Party affiliation: Democratic Party
Herbert Henry Lehman was born in East New York to a family whose father, a partner in the investment bank, Lehman Brothers, had arrived in the United States from Bavaria in 1849 and whose mother became an ardent advocate of women’s suffrage.
In 1899 he worked as a cotton-goods salesman and spent his evenings supervising a club for boys at the Henry Street Settlement, coaching basketball and debating teams.
In 1908 he entered the firm of Lehman Brothers as a partner, and in 1910 he married Edith Louise Altschul, daughter of a San Francisco banker. They adopted three children; their son Peter was killed in action over Britain in 1944 after having flown fifty-seven missions.
At the outbreak of World War I Lehman worked for several months in the office of Franklin D. Roosevelt, then assistant secretary of the navy. Lehman obtained a commission as captain in the U.S. Army, attaining rank of colonel by the end of the war, with responsibility for procurement and transportation on the general staff. He was awarded the distinguished service medal.
Lehman’s interest in politics began in 1910 as a delegate to the Democratic party convention. In 1926 Governor Alfred E. Smith appointed him chairman of the finance, budget, and revenue committee and in this capacity he wrote a comprehensive report on the finances of New York City. In 1926 Lehman managed Governor Smith’s election campaign and in 1928 was himself elected lieutenant governor to F. D. Roosevelt, giving up his position in Lehman Brothers. In 1930 he was reelected, again with Roosevelt. He assisted Governor Roosevelt with financial and budgetary problems, improving the scope and caliber of the state’s administration agencies and social services, particularly in the area of hospital and prison reform, and in dealing with labor crises.
In 1932, when Governor Roosevelt was elected president, Lehman was elected governor of New York State, the first of five terms — more than any other person in New York’s history, In his nine election campaigns he experienced only one defeat — for the Senate in 1946. As governor he introduced a comprehensive program of liberal legislation. He obtained enactment of statutes concerning labor relations, minimum wages, unemployment insurance, low-cost housing, and improvement of public utilities. His program of liberal legislation became known as the Little New Deal.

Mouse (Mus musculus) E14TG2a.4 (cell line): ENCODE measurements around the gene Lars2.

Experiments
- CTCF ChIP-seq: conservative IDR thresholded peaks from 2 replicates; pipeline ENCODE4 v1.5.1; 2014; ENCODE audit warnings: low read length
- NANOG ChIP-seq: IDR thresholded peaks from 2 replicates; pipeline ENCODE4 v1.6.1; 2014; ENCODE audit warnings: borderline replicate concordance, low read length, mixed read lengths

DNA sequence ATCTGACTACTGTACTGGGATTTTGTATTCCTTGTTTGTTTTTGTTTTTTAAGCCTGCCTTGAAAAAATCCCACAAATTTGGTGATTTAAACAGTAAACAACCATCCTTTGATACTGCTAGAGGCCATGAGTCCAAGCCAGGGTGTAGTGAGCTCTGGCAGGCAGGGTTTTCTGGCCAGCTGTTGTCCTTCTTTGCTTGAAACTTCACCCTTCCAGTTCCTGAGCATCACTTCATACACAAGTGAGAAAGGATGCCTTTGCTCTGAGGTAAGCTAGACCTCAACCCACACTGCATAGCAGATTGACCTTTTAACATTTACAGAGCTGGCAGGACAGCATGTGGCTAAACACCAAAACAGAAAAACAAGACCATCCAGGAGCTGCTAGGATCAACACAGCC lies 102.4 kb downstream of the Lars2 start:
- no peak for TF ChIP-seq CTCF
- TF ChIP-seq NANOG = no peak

In 1942 Lehman resigned as governor and was drafted by President Roosevelt to become director of the Office of Foreign Relief and Rehabilitation which in 1943 merged with the United Nations Relief and Rehabilitation Administration, responsible for rebuilding a Europe devastated by the war. In 1946 he resigned from this position and became involved in dealing with the plight of Jewish refugees and the situation in Palestine. He was not formally a Zionist and was then opposed to the idea of a Jewish state, but publicly advocated free Jewish immigration into Palestine. After the establishment of the State of Israel, Lehman became a staunch supporter and in 1958 chaired the committee to celebrate Israel’s tenth anniversary.
Herbert Lehman was elected to the Senate in 1949 and was one of the principal supporters of Truman’s Fair Deal Program. He was an outspoken critic of Senator Joseph McCarthy’s anti-communist witch-hunt and they clashed violently on the Senate floor. The Lehman-Tobey bill to relax the restrictions on immigration stipulated by the Walter-McCarran immigration bill was not successful. Lehman did not run for election to the Senate in 1956.
In 1963 he was awarded the Presidential Medal of Freedom.
Lehman College of the City University of New York is named after him; a bust of Lehman, by sculptor John Belardo, was dedicated there in September 2005.
The High School of American Studies at Lehman College is located on the campus. College dormitories are named in his honor at Williams College, the University at Buffalo, and at Binghamton University.
A ship on the Staten Island Ferry, The Governor Herbert H. Lehman, is named for him.
There is a Herbert H. Lehman Center for American History at Columbia University. His papers were donated to the Columbia University Libraries and are housed in the social sciences library – which is also named in his honor. In addition, Columbia has a Herbert Lehman Professorship of government, which is currently held by Mahmood Mamdani. Columbia's sister school, Barnard College, has a building named in Lehman's honor; it houses Barnard's library and some social sciences departments. Williams College, his alma mater, named a dormitory after him in 1928.
Lehman High School located on Westchester Square in The Bronx, New York (est. 1974) is also named in his honor.
In 1974, Herbert H. Lehman was inducted into the Jewish-American Hall of Fame.
Moshav Liman in northern Israel is named after him.
Lehman's quote, "It is immigrants who brought this land the skills of their hands and brains to make of it a beacon of opportunity and hope for all men." is inscribed on the extended-pages version of the American Passport on page 45.
Herbert Lehman was a prominent member of the Jewish community and carried on the family tradition of welfare work. Already in 1914 he helped to found the American Jewish Joint Distribution Committee and after the war chaired its Reconstruction Committee.
He was an active fund-raiser for the Federation of Jewish Philanthropies. the United Jewish Appeal, and many other causes, and he helped in the organization of the Palestine Loan Bank and the Palestine Economic Corporation.
He was particularly interested in supporting organizations dealing with child welfare. In I960 he and his wife gave half a million dollars for the establishment of a children’s zoo in New York’s Central Park to mark the occasion of their golden wedding anniversary. He was a champion of black rights and persistently advocated civil rights in the Senate.
1929 - 1932
1933 - 1942
1943 - 1946
1949 - 1957